Breast cancer: A look at trends in the Latina American community
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Approximately 246,660 women are diagnosed with invasive breast cancer every year. Despite this considerable impact, the appropriate diagnosis and treatment of breast cancer remains less than perfect. This is especially true for women who have dense breast tissue and for Latinas. We also continue to see the overtreatment of women with mastectomy due to fear the disease will come back, when many can choose less invasive treatment options and lead healthy lives.

Latina’s and breast cancer

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It’s common knowledge in the oncology community the Latina population has a higher incident rate of breast cancer. A recent study from the Avon Foundation for Women revealed disparities within the Latina population based on country of origin. Puerto Rican women (19.04 per 100,000 women) and Mexican women (18.78) have the highest breast cancer mortality rates of all Hispanic women with breast cancer in the United States. Central and South American women in the United States were found to be significantly less likely to die from breast cancer than other Hispanic subgroups observed (10.15 per 100,000 women).

Latina patients frequently have a biologically aggressive form of breast cancer. However, access to care also can be a contributing factor to the higher mortality rates we see. We can meet this challenge by better defining the genomic type of breast cancer and tailoring treatment accordingly. As a whole, the medical community needs to be better at delivering culturally competent care. As studies have shown, close family ties, especially among immediate family members, lead to better patient outcomes.

Screening the patient with radiologically dense breast tissue

The sensitivity of the mammogram is reduced in a woman whose breast tissue is dense. There is therefore a chance of a false negative mammogram because the tumor is obscured by background density. It’s important to also note that increased density on the mammogram does increase a woman’s risk for breast developing cancer.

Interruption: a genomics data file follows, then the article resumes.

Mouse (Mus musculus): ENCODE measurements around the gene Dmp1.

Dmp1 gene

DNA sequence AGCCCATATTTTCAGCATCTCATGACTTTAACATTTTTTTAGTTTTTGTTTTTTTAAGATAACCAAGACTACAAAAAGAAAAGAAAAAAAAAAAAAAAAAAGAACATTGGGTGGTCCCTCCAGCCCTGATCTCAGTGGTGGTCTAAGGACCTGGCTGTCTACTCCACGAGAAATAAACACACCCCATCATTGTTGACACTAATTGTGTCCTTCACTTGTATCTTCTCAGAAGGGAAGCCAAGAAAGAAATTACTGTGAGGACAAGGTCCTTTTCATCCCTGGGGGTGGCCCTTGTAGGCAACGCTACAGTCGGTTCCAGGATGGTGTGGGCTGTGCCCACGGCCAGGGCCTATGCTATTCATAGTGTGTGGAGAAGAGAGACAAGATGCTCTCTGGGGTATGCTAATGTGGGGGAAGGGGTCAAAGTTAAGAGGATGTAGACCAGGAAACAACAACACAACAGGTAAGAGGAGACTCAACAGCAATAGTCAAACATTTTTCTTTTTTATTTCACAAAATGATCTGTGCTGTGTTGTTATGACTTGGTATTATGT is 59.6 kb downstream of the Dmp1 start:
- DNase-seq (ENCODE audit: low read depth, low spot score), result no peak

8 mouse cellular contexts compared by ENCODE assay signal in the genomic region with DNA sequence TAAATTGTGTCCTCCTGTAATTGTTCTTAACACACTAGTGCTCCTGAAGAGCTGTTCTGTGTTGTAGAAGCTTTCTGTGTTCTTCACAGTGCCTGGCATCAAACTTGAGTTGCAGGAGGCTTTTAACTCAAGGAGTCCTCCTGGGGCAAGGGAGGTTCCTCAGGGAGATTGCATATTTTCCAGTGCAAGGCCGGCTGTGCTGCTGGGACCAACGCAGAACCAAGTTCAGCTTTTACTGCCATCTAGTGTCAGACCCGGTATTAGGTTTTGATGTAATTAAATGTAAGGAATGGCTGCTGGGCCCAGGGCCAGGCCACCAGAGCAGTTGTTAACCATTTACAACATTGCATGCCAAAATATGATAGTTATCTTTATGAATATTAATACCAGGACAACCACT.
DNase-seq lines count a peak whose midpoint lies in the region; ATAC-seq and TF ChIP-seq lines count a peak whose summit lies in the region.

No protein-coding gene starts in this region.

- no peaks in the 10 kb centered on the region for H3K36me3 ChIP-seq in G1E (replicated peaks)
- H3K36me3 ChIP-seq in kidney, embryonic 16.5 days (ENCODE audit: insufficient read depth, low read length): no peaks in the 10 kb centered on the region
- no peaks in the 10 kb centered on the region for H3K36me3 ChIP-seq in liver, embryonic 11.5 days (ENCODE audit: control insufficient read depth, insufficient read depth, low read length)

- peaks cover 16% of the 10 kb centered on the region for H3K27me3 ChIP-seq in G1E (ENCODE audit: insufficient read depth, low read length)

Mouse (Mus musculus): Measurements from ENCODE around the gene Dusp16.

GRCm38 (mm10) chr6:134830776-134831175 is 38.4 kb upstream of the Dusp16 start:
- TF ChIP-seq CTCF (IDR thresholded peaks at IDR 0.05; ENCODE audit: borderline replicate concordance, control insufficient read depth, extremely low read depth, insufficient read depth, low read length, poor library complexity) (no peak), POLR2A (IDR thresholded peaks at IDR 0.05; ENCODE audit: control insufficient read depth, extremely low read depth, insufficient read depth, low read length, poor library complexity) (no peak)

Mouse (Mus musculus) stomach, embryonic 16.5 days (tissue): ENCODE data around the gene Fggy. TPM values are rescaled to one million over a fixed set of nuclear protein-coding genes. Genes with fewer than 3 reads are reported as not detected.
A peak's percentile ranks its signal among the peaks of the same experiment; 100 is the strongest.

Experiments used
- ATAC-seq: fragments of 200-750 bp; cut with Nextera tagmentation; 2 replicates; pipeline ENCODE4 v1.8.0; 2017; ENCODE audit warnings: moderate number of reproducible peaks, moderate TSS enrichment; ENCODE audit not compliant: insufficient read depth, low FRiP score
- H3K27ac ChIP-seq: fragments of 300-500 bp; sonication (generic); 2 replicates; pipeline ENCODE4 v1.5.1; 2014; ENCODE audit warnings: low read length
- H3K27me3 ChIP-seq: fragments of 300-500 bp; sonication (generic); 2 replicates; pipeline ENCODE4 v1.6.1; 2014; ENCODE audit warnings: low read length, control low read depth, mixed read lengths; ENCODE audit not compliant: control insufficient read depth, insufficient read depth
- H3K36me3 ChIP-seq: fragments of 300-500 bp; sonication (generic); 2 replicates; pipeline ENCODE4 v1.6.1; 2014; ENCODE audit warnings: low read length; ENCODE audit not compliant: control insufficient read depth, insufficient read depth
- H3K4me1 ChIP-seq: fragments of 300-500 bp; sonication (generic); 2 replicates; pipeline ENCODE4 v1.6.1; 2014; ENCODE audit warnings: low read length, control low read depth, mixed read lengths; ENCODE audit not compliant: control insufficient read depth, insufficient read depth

There are newer imaging modalities, such as 3D tomography and molecular imaging that can, to some degree, deal better with denser breasts. Mammography is still considered the number one option for screening breast cancer and women should never skip their annual mammogram. Women need to empower themselves to discuss their breasts with their ob-gyn and the radiologist screening them. If dense breast tissue is a concern, her physician will determine any additional testing that may be necessary.

Lumpectomy vs. mastectomy

Surgery is an integral part of breast cancer treatment. Limited surgery, such as lumpectomy, has been proven to be as effective as mastectomy in most cases. In general, the majority of women diagnosed with breast cancer do not require a mastectomy.

Long term studies have shown little or no survival benefit to a double mastectomy when the remaining healthy breast is removed– the cure rate is exactly the same. Yet many women consider this option for fear of the cancer developing in the second breast. They believe by removing the other breast, they will never have to deal with cancer again. Breast cancer in the second breast is typically not a recurrence of the original cancer. Rather, it is a new type of cancer, seen at the genomic level. 

Historically, surgery was always the first option for women diagnosed with breast cancer. We have moved into a new paradigm of breast cancer treatment in which every woman should meet with a surgeon and a medical oncologist prior to beginning any treatment. Surgery and drug treatment will still be the major treatment options, but the sequencing of treatment will depend upon the specific details of the woman’s individual cancer type. Drug treatment is quite often the initial treatment modality that is recommended before surgery.

I typically do not recommend mastectomy, specifically a proactive risk reduction surgery in the second breast. When a woman has a higher than normal risk of developing a cancer in the opposite breast - because she carries a BRCA mutation or has received previous radiation for Hodgkin’s disease — a prophylactic mastectomy of the opposite breast may be recommended. To avoid excessive surgery, it is important a patient discuss her lifetime risk of recurrence or developing a second cancer in the either breast with her oncologist.  

We are living in the era of personalized care. Breast cancer treatment is no longer one size fits all. Patients should not only be provided with a recommended treatment plan, but understand the reasons and the rationale for the plan that was developed for them.

Dennis Citrin, MD, PhD is a board-certified medical oncologist at the Cancer Treatment Centers of America at MidwesternHe has more than three decades of experience and specializes in treating all stages of breast cancer. His research has been published extensively in Cancer and the Journal of Clinical Oncology. He is the author of, What Every Women Should Know About Breast Cancer. Follow him on Twitter @DrDennisCitrin.


The views expressed by contributors are their own and not the views of The Hill.